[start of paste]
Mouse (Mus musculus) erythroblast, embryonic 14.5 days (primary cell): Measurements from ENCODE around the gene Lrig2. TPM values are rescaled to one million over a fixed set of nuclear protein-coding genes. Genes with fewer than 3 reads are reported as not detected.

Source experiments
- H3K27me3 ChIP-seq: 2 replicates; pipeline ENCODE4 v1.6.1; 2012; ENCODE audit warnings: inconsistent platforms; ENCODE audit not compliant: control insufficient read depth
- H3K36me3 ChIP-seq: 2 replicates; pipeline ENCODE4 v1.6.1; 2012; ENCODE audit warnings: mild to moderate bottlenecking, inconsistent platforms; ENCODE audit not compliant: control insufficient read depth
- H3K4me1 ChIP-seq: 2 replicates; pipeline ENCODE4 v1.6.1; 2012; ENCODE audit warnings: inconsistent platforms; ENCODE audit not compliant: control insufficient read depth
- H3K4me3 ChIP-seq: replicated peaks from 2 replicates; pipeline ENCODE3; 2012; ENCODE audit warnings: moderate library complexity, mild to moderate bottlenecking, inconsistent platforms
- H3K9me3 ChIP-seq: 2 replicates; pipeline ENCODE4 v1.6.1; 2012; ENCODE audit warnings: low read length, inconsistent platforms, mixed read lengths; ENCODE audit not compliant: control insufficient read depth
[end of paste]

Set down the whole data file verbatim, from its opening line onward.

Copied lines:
Mouse (Mus musculus) erythroblast, embryonic 14.5 days (primary cell): Measurements from ENCODE around the gene Lrig2. TPM values are rescaled to one million over a fixed set of nuclear protein-coding genes. Genes with fewer than 3 reads are reported as not detected.

Source experiments
- H3K27me3 ChIP-seq: 2 replicates; pipeline ENCODE4 v1.6.1; 2012; ENCODE audit warnings: inconsistent platforms; ENCODE audit not compliant: control insufficient read depth
- H3K36me3 ChIP-seq: 2 replicates; pipeline ENCODE4 v1.6.1; 2012; ENCODE audit warnings: mild to moderate bottlenecking, inconsistent platforms; ENCODE audit not compliant: control insufficient read depth
- H3K4me1 ChIP-seq: 2 replicates; pipeline ENCODE4 v1.6.1; 2012; ENCODE audit warnings: inconsistent platforms; ENCODE audit not compliant: control insufficient read depth
- H3K4me3 ChIP-seq: replicated peaks from 2 replicates; pipeline ENCODE3; 2012; ENCODE audit warnings: moderate library complexity, mild to moderate bottlenecking, inconsistent platforms
- H3K9me3 ChIP-seq: 2 replicates; pipeline ENCODE4 v1.6.1; 2012; ENCODE audit warnings: low read length, inconsistent platforms, mixed read lengths; ENCODE audit not compliant: control insufficient read depth